• Participatory budgeting, participatory taxation
  • Restorative justice models
  • Marriage equality federal, state and local

  • Local currency, bartering, 60%local banking

  • Fair and full employment, living wage
  • Jobs that directly serve the community on all levels
  • Local, worker owned grocery stores, manufacturing businesses and cooperatives
  • Support of local businesses and entrepreneurs
  • Needs based “gift” economy

  • Sustainable waste management: recycle, repurpose and reuse “trash”
  • Greywater systems

  • Sustainable energy program
  • Localized energy sources
  • Homes with local heat (biofuels)
  • Green architecture

  • Bike and pedestrian friendly roads/communities, bike racks everywhere, sidewalks, bus stops, free mass transit
  • At least half the people commute via public transportation and bicycle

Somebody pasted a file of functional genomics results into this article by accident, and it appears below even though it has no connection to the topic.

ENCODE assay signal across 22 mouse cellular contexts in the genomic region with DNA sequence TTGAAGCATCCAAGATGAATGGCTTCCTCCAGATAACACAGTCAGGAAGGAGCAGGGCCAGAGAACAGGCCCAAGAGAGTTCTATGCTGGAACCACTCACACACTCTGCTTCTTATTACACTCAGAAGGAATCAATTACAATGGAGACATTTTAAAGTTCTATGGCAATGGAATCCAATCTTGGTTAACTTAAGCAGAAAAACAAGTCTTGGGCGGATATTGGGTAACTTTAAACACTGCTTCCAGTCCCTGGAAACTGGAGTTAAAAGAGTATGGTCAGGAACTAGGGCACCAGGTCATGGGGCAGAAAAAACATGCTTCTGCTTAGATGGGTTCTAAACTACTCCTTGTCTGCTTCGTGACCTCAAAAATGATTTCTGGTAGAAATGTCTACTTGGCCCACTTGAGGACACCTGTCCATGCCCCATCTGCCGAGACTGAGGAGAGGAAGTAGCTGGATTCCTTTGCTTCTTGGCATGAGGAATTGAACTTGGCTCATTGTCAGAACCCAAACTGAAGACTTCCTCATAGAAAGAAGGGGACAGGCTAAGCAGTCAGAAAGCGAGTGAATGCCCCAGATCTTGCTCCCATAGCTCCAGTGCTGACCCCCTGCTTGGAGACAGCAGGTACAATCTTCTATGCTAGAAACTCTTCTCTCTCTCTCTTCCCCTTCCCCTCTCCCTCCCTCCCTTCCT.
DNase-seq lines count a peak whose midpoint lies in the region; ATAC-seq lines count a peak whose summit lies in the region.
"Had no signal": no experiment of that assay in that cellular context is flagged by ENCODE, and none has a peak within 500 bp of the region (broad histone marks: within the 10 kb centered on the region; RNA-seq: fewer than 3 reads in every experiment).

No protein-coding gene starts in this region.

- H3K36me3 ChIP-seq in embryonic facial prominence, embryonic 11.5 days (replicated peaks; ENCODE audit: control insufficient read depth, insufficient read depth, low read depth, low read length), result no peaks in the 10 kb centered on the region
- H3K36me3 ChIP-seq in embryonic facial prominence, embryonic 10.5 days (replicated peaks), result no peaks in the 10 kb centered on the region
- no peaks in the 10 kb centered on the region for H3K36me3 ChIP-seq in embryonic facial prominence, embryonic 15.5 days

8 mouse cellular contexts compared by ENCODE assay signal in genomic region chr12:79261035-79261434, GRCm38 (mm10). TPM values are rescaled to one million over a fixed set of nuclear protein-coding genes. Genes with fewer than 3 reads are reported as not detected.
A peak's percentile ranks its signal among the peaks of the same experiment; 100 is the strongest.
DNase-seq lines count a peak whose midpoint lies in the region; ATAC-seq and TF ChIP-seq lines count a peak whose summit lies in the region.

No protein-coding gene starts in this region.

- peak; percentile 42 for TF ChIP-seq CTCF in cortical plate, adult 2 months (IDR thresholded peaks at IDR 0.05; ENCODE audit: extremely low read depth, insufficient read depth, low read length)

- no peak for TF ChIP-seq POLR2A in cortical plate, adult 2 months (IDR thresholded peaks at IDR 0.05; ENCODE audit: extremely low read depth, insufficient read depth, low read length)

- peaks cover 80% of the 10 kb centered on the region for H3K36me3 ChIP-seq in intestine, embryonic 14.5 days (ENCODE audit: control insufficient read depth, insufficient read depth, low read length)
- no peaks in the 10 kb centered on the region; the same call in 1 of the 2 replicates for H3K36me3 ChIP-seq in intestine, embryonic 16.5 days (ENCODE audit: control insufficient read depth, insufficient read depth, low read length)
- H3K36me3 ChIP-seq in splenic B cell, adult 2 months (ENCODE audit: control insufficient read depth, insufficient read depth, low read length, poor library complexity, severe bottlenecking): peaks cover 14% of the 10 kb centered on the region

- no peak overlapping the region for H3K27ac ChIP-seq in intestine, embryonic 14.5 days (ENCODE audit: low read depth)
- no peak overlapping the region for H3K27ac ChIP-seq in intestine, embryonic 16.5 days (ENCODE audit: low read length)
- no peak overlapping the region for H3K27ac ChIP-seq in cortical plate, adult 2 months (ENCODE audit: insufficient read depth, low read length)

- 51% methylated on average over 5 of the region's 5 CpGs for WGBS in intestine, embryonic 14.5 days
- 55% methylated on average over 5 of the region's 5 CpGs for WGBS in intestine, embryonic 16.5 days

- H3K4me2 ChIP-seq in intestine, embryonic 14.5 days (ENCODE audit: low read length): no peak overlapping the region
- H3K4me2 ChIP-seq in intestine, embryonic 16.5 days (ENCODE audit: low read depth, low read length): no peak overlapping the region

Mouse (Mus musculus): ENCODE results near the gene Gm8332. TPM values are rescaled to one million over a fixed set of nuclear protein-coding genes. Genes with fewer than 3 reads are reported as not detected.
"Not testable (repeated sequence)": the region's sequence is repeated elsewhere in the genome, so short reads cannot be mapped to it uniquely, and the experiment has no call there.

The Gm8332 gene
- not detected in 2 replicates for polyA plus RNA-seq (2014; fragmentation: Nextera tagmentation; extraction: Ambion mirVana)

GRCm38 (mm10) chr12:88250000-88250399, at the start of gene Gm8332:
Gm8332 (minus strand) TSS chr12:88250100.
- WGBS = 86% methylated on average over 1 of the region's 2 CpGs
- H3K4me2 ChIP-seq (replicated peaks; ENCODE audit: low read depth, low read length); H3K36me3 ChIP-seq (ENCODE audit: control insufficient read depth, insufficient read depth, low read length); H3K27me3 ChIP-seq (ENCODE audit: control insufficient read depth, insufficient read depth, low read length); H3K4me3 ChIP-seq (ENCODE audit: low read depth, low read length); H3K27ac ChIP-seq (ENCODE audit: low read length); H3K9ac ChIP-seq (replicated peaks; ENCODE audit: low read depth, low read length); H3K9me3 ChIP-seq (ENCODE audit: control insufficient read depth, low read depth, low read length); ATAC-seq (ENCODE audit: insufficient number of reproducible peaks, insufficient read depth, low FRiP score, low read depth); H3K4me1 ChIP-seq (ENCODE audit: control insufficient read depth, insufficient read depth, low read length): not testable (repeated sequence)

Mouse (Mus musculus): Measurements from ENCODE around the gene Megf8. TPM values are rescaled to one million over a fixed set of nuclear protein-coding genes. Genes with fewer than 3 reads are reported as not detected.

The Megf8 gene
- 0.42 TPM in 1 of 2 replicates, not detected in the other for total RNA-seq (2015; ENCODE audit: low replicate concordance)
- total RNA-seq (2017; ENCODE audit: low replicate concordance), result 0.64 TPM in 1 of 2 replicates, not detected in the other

• Food security: access to nutritious local food for everyone
  • Community and roof gardens, local agricultural infrastructure, farmer’s markets

  • Housing safe and affordable, no foreclosures
  • Shelter for everybody

  • Affordable, adequate health care for everyone
  • Available substance abuse treatment and mental health care

  • Education equitable and responsive, 20 students in a class, holistic curriculum
  • Free higher education
  • Community dialogue about education
  • Re-skilling, new ways of learning

  • Parks and recreation: maintained community areas for exercise, gathering, talking together, eating, celebrating, having fun